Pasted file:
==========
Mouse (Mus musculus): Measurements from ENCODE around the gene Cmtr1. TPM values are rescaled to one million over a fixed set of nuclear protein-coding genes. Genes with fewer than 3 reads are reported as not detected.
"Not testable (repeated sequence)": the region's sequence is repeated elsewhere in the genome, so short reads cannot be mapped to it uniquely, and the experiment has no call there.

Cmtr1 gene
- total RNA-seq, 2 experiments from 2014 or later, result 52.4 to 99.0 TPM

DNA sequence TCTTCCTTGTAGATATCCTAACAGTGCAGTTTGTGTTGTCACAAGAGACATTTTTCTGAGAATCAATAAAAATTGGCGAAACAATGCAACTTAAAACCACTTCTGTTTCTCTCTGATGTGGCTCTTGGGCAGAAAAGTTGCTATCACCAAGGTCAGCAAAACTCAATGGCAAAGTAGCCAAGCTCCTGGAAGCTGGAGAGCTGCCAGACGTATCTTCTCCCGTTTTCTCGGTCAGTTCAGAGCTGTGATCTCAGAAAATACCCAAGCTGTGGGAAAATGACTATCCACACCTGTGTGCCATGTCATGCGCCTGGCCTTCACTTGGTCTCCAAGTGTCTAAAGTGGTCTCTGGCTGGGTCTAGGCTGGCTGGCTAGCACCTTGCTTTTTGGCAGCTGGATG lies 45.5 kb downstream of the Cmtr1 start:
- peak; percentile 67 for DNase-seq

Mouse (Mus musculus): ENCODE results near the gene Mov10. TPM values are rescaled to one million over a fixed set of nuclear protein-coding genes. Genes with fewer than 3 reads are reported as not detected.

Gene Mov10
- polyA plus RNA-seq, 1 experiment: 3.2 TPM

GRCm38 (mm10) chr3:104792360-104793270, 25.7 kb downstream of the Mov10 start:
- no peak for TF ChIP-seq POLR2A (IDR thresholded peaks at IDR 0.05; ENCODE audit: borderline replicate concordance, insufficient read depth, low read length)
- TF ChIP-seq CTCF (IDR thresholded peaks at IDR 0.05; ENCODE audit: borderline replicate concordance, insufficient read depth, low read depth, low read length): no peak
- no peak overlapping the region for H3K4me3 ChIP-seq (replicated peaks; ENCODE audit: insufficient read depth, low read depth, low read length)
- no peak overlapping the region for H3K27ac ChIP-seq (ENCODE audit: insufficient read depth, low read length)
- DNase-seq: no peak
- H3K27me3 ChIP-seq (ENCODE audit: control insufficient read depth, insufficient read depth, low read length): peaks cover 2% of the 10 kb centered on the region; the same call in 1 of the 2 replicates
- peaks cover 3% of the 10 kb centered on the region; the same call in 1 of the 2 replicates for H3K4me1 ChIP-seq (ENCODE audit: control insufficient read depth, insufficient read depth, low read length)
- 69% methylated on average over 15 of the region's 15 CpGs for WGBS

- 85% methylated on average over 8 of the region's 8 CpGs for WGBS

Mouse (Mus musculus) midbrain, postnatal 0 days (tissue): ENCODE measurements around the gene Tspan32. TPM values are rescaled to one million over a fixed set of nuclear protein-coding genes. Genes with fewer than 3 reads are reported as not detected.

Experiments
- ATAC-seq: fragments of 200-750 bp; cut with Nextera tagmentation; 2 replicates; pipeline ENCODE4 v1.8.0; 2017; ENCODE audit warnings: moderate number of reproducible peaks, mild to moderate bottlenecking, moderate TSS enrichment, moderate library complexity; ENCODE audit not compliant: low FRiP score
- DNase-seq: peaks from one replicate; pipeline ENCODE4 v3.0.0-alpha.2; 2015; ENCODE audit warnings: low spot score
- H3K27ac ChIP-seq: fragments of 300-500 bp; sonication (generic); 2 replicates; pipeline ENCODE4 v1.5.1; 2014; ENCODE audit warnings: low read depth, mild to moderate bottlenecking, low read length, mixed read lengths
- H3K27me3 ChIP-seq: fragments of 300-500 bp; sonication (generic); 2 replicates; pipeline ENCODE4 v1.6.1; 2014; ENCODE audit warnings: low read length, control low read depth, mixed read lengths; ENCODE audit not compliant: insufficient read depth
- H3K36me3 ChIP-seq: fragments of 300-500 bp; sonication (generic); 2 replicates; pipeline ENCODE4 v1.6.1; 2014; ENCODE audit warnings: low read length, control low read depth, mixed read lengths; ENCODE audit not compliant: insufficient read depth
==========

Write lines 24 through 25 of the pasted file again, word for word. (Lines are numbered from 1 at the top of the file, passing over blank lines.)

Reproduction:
- H3K27ac ChIP-seq: fragments of 300-500 bp; sonication (generic); 2 replicates; pipeline ENCODE4 v1.5.1; 2014; ENCODE audit warnings: low read depth, mild to moderate bottlenecking, low read length, mixed read lengths
- H3K27me3 ChIP-seq: fragments of 300-500 bp; sonication (generic); 2 replicates; pipeline ENCODE4 v1.6.1; 2014; ENCODE audit warnings: low read length, control low read depth, mixed read lengths; ENCODE audit not compliant: insufficient read depth